Last week a Gurdwara in the Midlands stopped serving the Guru’s Langar for a period of 12 hours. Allegedly for the ‘first time in 50 years’, the Gurdwara Management Committee’s decision was made as a show of support for the efforts of one Gurbaksh Singh, who is on his second hunger strike in protest of the wrongful imprisonment of Sikh political prisoners.
Following an appeal by Gurbaksh Singh, a video surfaced on social media urging Sikhs around the world to join in with his hunger strike for one day. The idea being that this would assist Gurbaksh Singh with his own hunger strike. The makers of this video urged individuals to fast on 25th December, and in the case of the Gurdwara, simultaneously recite Gurbani and Simran in the hope that Gurbaksh Singh would remain in high spirits during his hunger strike.
If Gurbaksh Singh believes his efforts will result in the release of political prisoners then he should continue with the hunger strike and it seems he is resolute in doing so. My question however is, how does the closure of Guru’s Langar in Birmingham and a one day fast for individuals, provide a positive solution for Gurbaksh Singh’s plight, or his cause in Punjab? How does fasting in the UK assist political prisoners in India? Do the Sikhs need to result to such measures to show they are united against the unlawful detainment of political prisoners?
Hunger strikes are not everyone’s chosen method of protesting. If the management committee wished to take part in the hunger strike, they should have done so at their own whim and not have denied an individual the opportunity to take part in Pangat and Langar. Putting aside instances where a Gurdwara was made the target during war or conflict, when has the Guru’s Langar ever been stopped in the past?
As for the individuals supporting a global Sikh hunger strike, I think they are ill-informed. Are they fasting for the health and Chardikala of Gurbaksh Singh? If so, is this not the complete opposite of what he is inflicting to his own body? Or, are they fasting for his cause – in which case to whom are they protesting? Will their efforts reach the walls of Delhi?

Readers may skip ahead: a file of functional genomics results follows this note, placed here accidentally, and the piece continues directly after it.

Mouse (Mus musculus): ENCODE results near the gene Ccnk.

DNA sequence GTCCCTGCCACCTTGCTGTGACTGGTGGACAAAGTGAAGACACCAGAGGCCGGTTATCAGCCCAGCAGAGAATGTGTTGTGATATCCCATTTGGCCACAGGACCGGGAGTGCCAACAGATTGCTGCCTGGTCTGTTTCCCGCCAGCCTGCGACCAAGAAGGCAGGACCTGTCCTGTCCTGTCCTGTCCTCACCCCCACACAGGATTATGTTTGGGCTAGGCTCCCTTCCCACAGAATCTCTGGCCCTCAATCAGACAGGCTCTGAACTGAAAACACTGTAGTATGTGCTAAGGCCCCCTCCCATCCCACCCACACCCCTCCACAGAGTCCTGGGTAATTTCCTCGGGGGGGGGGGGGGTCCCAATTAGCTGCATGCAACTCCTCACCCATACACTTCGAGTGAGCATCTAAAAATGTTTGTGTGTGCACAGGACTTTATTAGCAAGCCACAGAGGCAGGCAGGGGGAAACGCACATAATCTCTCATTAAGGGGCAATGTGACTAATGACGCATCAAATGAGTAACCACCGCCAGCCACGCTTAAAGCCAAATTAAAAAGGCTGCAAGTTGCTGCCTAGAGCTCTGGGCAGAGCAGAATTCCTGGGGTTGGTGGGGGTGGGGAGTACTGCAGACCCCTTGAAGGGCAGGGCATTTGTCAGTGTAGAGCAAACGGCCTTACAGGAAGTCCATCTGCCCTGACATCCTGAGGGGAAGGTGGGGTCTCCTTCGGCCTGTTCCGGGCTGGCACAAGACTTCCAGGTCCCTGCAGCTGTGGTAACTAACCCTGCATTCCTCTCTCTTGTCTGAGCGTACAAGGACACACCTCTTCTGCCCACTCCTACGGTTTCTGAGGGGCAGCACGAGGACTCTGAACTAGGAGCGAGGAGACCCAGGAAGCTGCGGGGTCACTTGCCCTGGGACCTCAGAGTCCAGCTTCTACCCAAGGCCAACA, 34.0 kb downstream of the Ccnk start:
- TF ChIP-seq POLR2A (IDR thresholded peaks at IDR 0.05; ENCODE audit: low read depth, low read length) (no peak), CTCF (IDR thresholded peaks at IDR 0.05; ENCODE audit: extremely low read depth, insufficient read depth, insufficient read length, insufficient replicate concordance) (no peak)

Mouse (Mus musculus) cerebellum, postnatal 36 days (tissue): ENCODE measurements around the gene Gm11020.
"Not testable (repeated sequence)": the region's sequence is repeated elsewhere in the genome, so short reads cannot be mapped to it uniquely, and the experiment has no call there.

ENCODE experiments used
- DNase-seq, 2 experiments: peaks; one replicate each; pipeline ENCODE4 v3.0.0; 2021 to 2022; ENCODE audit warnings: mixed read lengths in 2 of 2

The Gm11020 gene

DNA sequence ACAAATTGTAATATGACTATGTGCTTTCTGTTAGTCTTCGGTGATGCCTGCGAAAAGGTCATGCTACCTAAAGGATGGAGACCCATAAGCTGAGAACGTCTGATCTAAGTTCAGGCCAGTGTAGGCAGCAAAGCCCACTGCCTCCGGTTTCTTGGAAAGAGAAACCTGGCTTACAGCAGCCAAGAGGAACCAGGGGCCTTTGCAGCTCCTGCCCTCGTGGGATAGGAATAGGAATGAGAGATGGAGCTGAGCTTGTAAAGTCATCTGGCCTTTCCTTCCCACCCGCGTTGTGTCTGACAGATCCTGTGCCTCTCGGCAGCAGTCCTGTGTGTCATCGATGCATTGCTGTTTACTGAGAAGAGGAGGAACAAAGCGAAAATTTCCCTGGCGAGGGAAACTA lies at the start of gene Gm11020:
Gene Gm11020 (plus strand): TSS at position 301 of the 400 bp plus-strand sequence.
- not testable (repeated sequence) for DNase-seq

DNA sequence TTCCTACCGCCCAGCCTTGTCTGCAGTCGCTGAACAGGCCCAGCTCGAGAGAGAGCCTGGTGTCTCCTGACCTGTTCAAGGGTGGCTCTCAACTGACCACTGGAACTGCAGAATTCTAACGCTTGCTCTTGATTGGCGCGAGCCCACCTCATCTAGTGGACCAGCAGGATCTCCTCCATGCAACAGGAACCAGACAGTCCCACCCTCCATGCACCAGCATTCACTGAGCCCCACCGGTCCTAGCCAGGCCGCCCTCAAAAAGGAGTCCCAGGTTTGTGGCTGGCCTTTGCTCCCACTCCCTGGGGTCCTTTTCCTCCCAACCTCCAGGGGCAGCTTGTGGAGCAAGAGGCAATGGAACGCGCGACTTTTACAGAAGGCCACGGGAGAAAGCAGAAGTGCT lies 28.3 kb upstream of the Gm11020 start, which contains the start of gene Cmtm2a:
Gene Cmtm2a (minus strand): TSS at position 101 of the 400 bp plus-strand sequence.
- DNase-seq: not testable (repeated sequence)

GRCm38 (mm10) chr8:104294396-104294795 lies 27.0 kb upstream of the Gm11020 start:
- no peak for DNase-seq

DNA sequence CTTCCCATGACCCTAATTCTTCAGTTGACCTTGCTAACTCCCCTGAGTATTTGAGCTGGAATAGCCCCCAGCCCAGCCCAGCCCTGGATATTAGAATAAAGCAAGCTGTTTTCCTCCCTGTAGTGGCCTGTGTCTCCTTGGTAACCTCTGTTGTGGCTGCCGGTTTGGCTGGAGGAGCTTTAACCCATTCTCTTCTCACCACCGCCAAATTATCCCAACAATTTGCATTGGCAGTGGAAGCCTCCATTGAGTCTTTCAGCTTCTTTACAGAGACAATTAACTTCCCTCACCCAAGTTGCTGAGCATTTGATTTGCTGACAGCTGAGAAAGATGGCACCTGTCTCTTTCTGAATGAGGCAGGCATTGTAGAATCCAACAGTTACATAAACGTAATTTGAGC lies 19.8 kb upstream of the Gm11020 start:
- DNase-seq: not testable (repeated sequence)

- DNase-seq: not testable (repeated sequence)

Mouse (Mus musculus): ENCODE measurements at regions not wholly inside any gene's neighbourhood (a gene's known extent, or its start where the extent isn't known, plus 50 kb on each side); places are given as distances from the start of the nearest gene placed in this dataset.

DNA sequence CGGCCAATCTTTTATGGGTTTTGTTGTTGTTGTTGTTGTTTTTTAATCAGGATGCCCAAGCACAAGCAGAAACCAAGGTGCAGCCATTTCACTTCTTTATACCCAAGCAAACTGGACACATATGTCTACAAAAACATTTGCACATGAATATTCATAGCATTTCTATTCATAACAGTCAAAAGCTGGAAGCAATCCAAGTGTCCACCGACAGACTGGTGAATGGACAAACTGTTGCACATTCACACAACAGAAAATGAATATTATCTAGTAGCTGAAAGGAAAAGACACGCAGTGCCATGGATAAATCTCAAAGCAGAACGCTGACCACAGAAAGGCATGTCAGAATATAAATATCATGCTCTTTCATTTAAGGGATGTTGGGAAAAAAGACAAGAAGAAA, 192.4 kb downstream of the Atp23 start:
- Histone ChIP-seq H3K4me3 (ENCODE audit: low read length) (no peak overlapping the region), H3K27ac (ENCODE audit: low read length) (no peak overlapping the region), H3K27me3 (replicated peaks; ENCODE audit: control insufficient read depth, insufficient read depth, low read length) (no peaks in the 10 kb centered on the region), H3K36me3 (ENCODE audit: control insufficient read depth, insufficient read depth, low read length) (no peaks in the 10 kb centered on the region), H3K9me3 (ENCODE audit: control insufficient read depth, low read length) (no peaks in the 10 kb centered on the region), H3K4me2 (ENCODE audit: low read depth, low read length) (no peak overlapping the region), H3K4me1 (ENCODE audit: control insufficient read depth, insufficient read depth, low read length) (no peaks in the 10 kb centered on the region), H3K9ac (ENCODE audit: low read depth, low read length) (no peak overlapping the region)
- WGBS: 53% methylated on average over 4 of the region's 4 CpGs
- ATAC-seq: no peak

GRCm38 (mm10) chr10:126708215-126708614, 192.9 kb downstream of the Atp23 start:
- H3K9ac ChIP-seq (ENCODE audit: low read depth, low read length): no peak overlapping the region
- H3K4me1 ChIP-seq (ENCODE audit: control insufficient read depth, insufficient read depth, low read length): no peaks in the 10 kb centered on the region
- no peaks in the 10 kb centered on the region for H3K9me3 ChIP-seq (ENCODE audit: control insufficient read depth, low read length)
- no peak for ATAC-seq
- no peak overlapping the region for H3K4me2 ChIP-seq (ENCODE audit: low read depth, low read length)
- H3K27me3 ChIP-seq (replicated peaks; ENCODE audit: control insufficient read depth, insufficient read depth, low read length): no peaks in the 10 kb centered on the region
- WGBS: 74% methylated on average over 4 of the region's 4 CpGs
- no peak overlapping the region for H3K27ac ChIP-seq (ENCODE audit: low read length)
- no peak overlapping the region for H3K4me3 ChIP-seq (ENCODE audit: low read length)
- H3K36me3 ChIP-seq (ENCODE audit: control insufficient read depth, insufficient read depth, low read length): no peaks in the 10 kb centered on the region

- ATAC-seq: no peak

In fact, where is the logic and rationale in a one-day hunger strike? What does one achieve by not eating for 24 hours? How does it help the political prisoners when the individuals responsible for their incarceration have no idea of the protestor’s existence, let alone know of the hunger strike? In any case, even if the efforts were brought to the attention of the Delhi Administration, would they as much as flinch? An underlying issue here is that a hunger strike causes self-harm which I don’t believe is in line with Sikh ideology.
The fact that Gurbaksh Singh is having to endure a second fast for the same cause should in itself raise alarm bells. This entire episode ought to be considered in the wider context of what has happened in Punjab to the Sikhs since 1947 but more specifically since 1984. The Sikhs have struggled to keep their identity and philosophy alive. Having led the civil rights movement in Punjab, the events of 1984 gave them no choice but to accept that they were treated like slaves, long after the British had left India. In 1986 the Sikh Nation decided their only means of true justice was and still lies in the formation of Khalistan. A declaration that remains outstanding but is just as relevant today as it was 30 years ago.
The current topic of political prisoners is exactly the reason why the Sikhs need a separate Sikh homeland. Gurbachan Singh has proved his mettle and already failed Gurbaksh Singh once. The SGPC is the plaything of the Badal enterprise and until the Sikhs realise this, such occurrences will continue to haunt the Sikhs who have become so reactive that it’s frightening. As soon as something happens in Punjab, it seems the only solution visible to Sikhs is to petition and protest. The hallmark of an enslaved people is evident through their continued plea for justice long after it has been denied. Freedom is not achieved by appealing to the moral sense of the people who are the oppressors. The Sarbat Khalsa of 1986 was and remains the single most important decision of the Sikh Nation.
The response I’ve had from those that took part in the hunger strike and supported Gurbaksh Singh has been “we know all of this, but at least we’re doing something.” My response has been simple. If you know Khalistan is the only solution, why are you acting like an enslaved people? Why is Gurbaksh Singh receiving so much public attention? If he dies, will he become a martyr? Is he not a free man capable of raising awareness about the injustice of political prisoners in ways that do not require a hunger strike? These questions need to be discussed because I feel as though the Sikhs are on a slippery slope. I believe Gurbaksh Singh is sincere at heart and believes he is doing the right thing. I do not question his character. I just feel he is ill-advised.
Bhai Talwinder Singh Babbar and Bhai Randhir Singh were two Sikhs that underwent hunger strikes in the last century. Their circumstances were completely different to Gurbaksh Singh’s protest. Both were incarcerated and were protesting against the injustice because as prisoners they had no other means of highlighting their cause. The question Sikhs need to ask is why Gurbaksh Singh and his supporters are so adamant that this hunger strike will succeed? It seems as though if one begs, pleads and petitions, one might get somewhere. It’s that slave mind set; ask the master and you might receive.